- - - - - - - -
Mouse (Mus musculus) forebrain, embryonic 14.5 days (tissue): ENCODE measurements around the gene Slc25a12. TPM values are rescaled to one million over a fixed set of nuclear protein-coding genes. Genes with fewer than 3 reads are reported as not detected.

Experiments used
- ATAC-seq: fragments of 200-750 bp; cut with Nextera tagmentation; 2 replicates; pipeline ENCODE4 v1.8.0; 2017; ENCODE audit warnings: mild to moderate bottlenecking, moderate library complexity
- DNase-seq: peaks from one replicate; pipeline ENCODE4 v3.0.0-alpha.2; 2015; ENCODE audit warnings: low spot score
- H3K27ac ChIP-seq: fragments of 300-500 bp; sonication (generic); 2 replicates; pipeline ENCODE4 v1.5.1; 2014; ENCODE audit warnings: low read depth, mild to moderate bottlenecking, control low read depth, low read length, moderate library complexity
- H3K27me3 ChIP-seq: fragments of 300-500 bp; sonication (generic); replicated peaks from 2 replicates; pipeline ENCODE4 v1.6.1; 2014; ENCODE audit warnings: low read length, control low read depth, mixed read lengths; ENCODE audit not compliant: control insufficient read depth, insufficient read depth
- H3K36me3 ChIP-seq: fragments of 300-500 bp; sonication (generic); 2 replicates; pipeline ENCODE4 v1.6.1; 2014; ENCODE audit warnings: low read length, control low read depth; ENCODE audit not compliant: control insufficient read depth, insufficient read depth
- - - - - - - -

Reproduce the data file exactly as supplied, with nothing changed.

Mouse (Mus musculus) forebrain, embryonic 14.5 days (tissue): ENCODE measurements around the gene Slc25a12. TPM values are rescaled to one million over a fixed set of nuclear protein-coding genes. Genes with fewer than 3 reads are reported as not detected.

Experiments used
- ATAC-seq: fragments of 200-750 bp; cut with Nextera tagmentation; 2 replicates; pipeline ENCODE4 v1.8.0; 2017; ENCODE audit warnings: mild to moderate bottlenecking, moderate library complexity
- DNase-seq: peaks from one replicate; pipeline ENCODE4 v3.0.0-alpha.2; 2015; ENCODE audit warnings: low spot score
- H3K27ac ChIP-seq: fragments of 300-500 bp; sonication (generic); 2 replicates; pipeline ENCODE4 v1.5.1; 2014; ENCODE audit warnings: low read depth, mild to moderate bottlenecking, control low read depth, low read length, moderate library complexity
- H3K27me3 ChIP-seq: fragments of 300-500 bp; sonication (generic); replicated peaks from 2 replicates; pipeline ENCODE4 v1.6.1; 2014; ENCODE audit warnings: low read length, control low read depth, mixed read lengths; ENCODE audit not compliant: control insufficient read depth, insufficient read depth
- H3K36me3 ChIP-seq: fragments of 300-500 bp; sonication (generic); 2 replicates; pipeline ENCODE4 v1.6.1; 2014; ENCODE audit warnings: low read length, control low read depth; ENCODE audit not compliant: control insufficient read depth, insufficient read depth